Reese Witherspoon, Taron Egerton and Scarlett Johansson Belt Their Hearts out in ‘Sing’
“Sing” traverses familiar territory but finishes off strong. The animated animal film tells the story of lifelong theater junkie koala (Matthew McConaughey) as he attempts to save his ailing stage with a city-wide singing competition. McConaughey is joined by Reese Witherspoon, Seth MacFarlane, Scarlett Johansson and Taron Egerton as a variety of anthropomorphic beasts with an undying passion for music and the talent to match. Their performances, featuring 85 hit pop songs, are sure to get your feet tapping, and the tactile animation style is a wonder to behold.
It goes like this: When his father took him to the local theater at age 6, koala, Buster Moon, ditched his dream of becoming “the first koala in space” and fell in love with the magic of musical theater. Moon now owns the very same theater he had first attended, which he operates along with his secretary Ms. Crawly, a lovable but senile iguana with a glass eye and adorable, elderly person tennis shoes. Moon is plagued by a string of less-than-stellar productions and bends over backwards to avoid ominous phone calls from the bank, but he remains the eternal – and perhaps delusional – optimist. Moon dons his rose-colored glasses to pitch his idea for his next show, which he believes is sure to be a hit: a singing competition. Eddie the sheep (John C. Reilly), Moon’s friend and the son of a wealthy benefactor, responds by giving voice to the complaint of dubious audience members: “Who wants to see another one of those?”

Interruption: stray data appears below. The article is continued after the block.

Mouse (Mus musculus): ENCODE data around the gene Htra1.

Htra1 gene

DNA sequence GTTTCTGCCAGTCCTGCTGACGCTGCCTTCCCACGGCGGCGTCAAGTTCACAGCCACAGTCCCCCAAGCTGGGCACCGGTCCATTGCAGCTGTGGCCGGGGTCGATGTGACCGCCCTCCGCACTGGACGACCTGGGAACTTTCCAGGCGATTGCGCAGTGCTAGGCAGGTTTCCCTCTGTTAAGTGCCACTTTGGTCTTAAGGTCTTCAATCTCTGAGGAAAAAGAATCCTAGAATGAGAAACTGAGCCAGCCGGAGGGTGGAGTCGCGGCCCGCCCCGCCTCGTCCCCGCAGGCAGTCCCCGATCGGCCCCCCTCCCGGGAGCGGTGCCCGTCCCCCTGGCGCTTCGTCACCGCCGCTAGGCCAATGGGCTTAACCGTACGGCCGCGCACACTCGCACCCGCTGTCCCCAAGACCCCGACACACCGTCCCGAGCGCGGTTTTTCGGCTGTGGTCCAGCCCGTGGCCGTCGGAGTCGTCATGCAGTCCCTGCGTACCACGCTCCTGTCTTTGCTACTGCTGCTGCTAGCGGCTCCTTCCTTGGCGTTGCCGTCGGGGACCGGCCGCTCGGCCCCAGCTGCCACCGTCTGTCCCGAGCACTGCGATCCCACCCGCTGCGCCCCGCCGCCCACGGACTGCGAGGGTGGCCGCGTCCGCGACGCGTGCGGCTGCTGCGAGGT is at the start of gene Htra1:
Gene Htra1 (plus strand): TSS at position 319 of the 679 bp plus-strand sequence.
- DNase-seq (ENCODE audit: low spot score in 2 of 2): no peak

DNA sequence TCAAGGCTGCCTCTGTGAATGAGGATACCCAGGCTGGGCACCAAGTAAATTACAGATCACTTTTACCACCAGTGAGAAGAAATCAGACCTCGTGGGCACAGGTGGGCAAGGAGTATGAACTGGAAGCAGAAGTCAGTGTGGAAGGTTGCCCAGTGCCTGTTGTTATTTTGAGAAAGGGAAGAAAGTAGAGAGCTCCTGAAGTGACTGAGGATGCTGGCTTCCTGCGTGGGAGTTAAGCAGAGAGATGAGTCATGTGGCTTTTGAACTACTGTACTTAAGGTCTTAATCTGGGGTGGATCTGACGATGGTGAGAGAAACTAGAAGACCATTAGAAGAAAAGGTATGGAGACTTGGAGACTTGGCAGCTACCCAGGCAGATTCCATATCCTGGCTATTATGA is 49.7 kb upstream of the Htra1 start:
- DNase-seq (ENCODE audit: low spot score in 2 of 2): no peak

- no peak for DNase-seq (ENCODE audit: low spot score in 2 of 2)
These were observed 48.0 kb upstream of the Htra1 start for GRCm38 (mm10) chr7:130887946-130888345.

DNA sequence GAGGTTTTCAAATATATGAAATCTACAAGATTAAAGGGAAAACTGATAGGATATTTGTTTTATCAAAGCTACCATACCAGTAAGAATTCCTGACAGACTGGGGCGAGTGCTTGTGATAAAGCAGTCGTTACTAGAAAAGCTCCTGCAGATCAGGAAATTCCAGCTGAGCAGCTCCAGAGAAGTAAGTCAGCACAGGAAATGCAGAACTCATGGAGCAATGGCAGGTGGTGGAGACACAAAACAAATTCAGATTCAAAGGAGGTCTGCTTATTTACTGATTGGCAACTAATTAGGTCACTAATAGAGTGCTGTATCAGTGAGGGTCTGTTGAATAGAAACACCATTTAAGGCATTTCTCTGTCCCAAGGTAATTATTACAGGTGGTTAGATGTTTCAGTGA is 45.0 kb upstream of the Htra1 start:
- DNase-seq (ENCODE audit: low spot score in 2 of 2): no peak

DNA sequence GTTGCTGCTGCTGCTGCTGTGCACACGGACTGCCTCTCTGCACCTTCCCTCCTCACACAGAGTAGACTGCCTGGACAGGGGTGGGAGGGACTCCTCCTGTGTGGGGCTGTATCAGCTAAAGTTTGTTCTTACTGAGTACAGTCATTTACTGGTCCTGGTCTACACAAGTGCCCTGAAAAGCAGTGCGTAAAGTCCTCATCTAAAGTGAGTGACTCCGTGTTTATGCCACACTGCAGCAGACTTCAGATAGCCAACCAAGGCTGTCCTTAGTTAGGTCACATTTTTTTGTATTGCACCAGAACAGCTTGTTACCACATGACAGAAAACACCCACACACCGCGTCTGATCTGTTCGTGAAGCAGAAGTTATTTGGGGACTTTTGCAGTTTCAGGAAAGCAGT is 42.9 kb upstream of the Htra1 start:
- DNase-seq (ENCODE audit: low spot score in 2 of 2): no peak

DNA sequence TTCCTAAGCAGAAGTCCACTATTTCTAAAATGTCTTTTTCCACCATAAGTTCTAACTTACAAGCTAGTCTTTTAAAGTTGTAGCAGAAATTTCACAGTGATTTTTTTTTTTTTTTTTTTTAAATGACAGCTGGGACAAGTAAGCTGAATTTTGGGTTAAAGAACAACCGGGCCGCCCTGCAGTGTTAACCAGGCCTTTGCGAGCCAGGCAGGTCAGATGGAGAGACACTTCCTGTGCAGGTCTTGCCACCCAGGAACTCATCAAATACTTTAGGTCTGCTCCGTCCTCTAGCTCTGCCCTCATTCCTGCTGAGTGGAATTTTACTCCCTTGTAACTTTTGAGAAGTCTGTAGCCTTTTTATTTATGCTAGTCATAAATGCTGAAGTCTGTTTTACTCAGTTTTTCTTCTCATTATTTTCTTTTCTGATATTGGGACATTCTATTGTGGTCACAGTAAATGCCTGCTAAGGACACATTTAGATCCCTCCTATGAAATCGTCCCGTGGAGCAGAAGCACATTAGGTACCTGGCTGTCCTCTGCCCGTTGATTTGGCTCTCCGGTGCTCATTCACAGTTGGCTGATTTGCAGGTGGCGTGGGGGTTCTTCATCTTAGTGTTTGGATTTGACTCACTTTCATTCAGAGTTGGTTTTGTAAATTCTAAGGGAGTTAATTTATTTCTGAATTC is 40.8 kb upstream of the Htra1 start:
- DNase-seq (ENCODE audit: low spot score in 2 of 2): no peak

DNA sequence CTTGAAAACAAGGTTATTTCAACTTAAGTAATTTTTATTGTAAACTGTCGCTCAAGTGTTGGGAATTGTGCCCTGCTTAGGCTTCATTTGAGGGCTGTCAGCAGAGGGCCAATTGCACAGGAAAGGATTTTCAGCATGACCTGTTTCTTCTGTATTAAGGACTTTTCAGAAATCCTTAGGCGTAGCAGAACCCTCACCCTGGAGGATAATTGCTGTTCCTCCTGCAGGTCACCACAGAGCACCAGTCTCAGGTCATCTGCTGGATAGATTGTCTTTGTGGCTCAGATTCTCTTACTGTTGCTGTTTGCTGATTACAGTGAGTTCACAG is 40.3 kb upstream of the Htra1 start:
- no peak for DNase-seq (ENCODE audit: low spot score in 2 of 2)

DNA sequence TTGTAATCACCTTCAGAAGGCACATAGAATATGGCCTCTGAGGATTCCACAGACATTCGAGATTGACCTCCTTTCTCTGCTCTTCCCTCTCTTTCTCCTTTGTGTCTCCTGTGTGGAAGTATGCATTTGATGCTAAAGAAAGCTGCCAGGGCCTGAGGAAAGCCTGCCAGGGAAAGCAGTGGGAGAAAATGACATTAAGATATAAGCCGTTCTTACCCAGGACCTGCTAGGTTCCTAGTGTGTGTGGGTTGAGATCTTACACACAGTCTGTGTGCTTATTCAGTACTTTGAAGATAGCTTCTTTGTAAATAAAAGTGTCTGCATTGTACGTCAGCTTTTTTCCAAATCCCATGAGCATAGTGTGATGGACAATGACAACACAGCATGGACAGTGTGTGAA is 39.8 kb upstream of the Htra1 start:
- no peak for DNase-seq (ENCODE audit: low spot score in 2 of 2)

But the movie proves the skeptics wrong as the grand finale of “Sing” is more than energizing enough to make up for a slow overarching storyline and a conventional premise. There are certain echoes of “Zootopia” in “Sing’s” animal-filled metropolis, but the film leaves the race metaphors largely unexplored and instead chooses to focus on the particular quirks of each contestant. Indeed, the greatest strength of this movie lies with its deeply relatable and compelling characters.
After introducing Buster Moon, “Sing” zips across the city to meet the supporting cast: Rosita the pig (Witherspoon), a peppy housewife who croons Katy Perry songs while preparing her 25 piglets for school; Ash the emo teenage porcupine (Johansson), the backup singer for her boyfriend; Johnny the gorilla (Egerton) sings soulful music in an alley while halfheartedly participating in his father’s gang activities; Meena the elephant (voiced by singer Tori Kelly), who has a hell of a vocal range but clams up with stage fright; and Mike the mouse (MacFarlane), an egomaniac street musician with a mean streak. Each character is stuck in a rut – but singing, they believe, will set them free. Indeed, the song that the characters chooses to sing in the final performance of the film reflects overall arc of each individual.
It’s the second animal-centric, animated film of the year from Illumination Entertainment (following July’s “The Secret Life of Pets”), and was written and directed by Garth Jennings who voices Ms. Crawly) and co-directed with animator Christophe Lourdelet.
There are some elements of “Sing” that are too clearly aimed at children under the age of 10, such as the recurring gag involving Ms. Crawly’s glass eyeball and the appearance of a farting buffalo. Words of wisdom such as “Don’t let fear hold you back from doing the thing you love!” and “Once you hit rock bottom, there’s nowhere to go but up!” may feel trite to more mature audiences. Nevertheless, “Sing” dazzles with soulful performances and eye-popping visuals. Perhaps Buster Moon was onto something after all.
“Sing” opens nationwide on Dec. 21.